In the United States, more than 14 percent of people are now in poverty. Here are some tips on helping such individuals rise above their circumstances.
One in seven Americans live under the poverty line, according to the latest census data. That doesn’t mean they have to live in poverty.
Never in the history of the United States have so many Americans struggled to make ends meet.
According to a report released by the Census Bureau on Thursday, in 2009, the US poverty rate climbed to 14.3 percent. What does that look like exactly? 43.6 million people who lived in four-person households and earned $21,954, or the equivalent during 2009—year two of a recession that has thrown millions out of work and into unheated or foreclosed homes, or worse, the streets.
A year from now, the Census Bureau will release stats telling the tale of 2010. If the latest economic data is any indication, it won’t be a pleasant story. But the numbers don’t have to tell the whole story. By helping your less fortunate friends and neighbors secure a few basic needs, you can make a difference on whether or not people who live below the poverty line actually live in poverty.
Here are a few suggestions as to what you can do:
Clean Water: Access to clean water isn’t the problem in America that it is in developing nations, where sewage and liquid refreshment often intermix. Still, many who can’t afford to pay for utilities may seek unsafe watering holes, or maybe worse, subsist on soda. There’s a simple and obvious solution: Brita. The filters aren’t certified to purify microbiologically unsafe water, but fill one with tap and throw it in a fridge and you’re guaranteed to hydrate more frequently with H2O than something less healthy. Gift a filter pitcher to someone who can’t afford it to keep America drinking healthy.
Nutrition: Nearly 15 percent of American households had low or very low food security in 2008, according to the USDA. In 2010, even more families are food insecure. How to help? Visit Feeding America, the nation’s leading domestic hunger-relief charity and learn more about how and where you can help. Their Food Bank Locator couldn’t make it easier. Or, you can practice the old proverb and teach a man to fish. We suggest hooking and eating a few non-native Asian carp. It’s good for you (more Omega-3s than similar fish and no mercury) and good for America’s waterways.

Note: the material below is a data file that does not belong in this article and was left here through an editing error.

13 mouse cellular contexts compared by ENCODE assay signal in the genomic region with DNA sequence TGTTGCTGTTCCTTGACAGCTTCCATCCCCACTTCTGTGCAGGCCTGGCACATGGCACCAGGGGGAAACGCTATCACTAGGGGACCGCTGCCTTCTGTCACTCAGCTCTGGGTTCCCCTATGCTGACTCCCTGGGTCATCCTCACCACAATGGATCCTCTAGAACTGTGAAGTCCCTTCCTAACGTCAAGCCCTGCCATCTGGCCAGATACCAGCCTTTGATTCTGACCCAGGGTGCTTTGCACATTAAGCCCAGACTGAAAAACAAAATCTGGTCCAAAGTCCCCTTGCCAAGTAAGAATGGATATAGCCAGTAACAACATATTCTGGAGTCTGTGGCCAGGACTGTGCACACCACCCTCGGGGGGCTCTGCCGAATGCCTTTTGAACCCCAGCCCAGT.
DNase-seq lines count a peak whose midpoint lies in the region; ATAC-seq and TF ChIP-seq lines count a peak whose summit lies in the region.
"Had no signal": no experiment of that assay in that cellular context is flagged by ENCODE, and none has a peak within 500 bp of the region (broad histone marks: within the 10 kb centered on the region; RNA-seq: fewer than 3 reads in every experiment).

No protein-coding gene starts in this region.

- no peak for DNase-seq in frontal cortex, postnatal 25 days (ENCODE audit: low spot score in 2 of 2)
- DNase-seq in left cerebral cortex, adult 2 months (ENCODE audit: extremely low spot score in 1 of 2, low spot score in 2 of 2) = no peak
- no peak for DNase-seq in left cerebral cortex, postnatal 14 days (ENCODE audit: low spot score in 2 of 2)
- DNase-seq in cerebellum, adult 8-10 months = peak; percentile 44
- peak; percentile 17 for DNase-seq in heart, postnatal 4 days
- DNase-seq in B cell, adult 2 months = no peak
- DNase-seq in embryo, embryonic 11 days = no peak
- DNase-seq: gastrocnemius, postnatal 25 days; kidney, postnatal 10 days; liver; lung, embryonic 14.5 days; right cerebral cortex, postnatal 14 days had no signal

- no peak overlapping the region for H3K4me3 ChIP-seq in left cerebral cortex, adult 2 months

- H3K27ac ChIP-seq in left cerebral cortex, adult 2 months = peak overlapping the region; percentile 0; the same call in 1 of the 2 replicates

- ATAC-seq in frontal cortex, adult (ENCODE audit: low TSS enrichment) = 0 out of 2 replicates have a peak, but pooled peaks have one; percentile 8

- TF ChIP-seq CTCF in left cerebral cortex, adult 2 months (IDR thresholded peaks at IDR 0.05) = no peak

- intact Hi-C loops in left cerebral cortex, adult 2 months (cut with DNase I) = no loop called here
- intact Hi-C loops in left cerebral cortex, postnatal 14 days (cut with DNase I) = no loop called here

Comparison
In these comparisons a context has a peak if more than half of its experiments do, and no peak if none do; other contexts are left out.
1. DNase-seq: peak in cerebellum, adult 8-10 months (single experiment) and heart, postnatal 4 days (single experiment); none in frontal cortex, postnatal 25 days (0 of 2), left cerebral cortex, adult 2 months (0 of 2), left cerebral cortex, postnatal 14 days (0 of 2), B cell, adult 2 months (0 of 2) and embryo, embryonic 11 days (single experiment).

Health Care: More Americans lost health insurance between 2008 and 2009 than during any other year in the country’s history. In America, health care is not a right.There’s nothing funny about that, unless you want to get into the dental tactics employed by uncertified backwoods orthodontists. You can help one of millions of uncovered Americans by suggesting he or she drop by a Remote Area Medical (RAM) pop-up clinic. Founder Stan Brock loads dentist chairs in his own private DC-3s and flies them across the country. Seriously. And, if activism is more your thing, get involved with one of the many organizations like Cover the Uninsured fighting to make health care accessible to all Americans.
Education: In America, public school budgets are linked to area property taxes. As such, poor Americans must generally send their kids to ill-equipped and underfunded schools. Making matters worse, kids from poor families are up to six times more likely to drop out of school than kids from wealthy families, according to DoSomething.org. There’s no easy out, but maybe the easiest? Google “free museums,” plug in your zip code, and take along a young kid to learn something, even if it’s how much he or she hates tsarist-era portraiture.
Clothing: In Nigeria, the Indianapolis Colts won the Super Bowl in 2010. The historically inaccurate shirts and hats manufactured in case the loser won are traditionally sent to the developing world. Sucks for every kid with a ketchup smudged tee that lives on urban American blocks. It might be time to clean out that closet and donate some clothes. The Salvation Army makes it a no-brainer.
Shelter: Last year, 1.5 million Americans experienced homelessness, according to the US Department of Housing and Urban Development. That’s 1.5 million too many. Featherless bipeds need a permanent place to weather the elements. Unless they live in San Diego, where it seems there are no elements. But even in San Diego, people need somewhere to hang their double-breasted suits. What else you going to wear during a job interview!? Jokes aside, the worst recession of the modern age may make it time to reconsider the no Facebook friends on the couch policy ... Or, help support your local homeless shelter.
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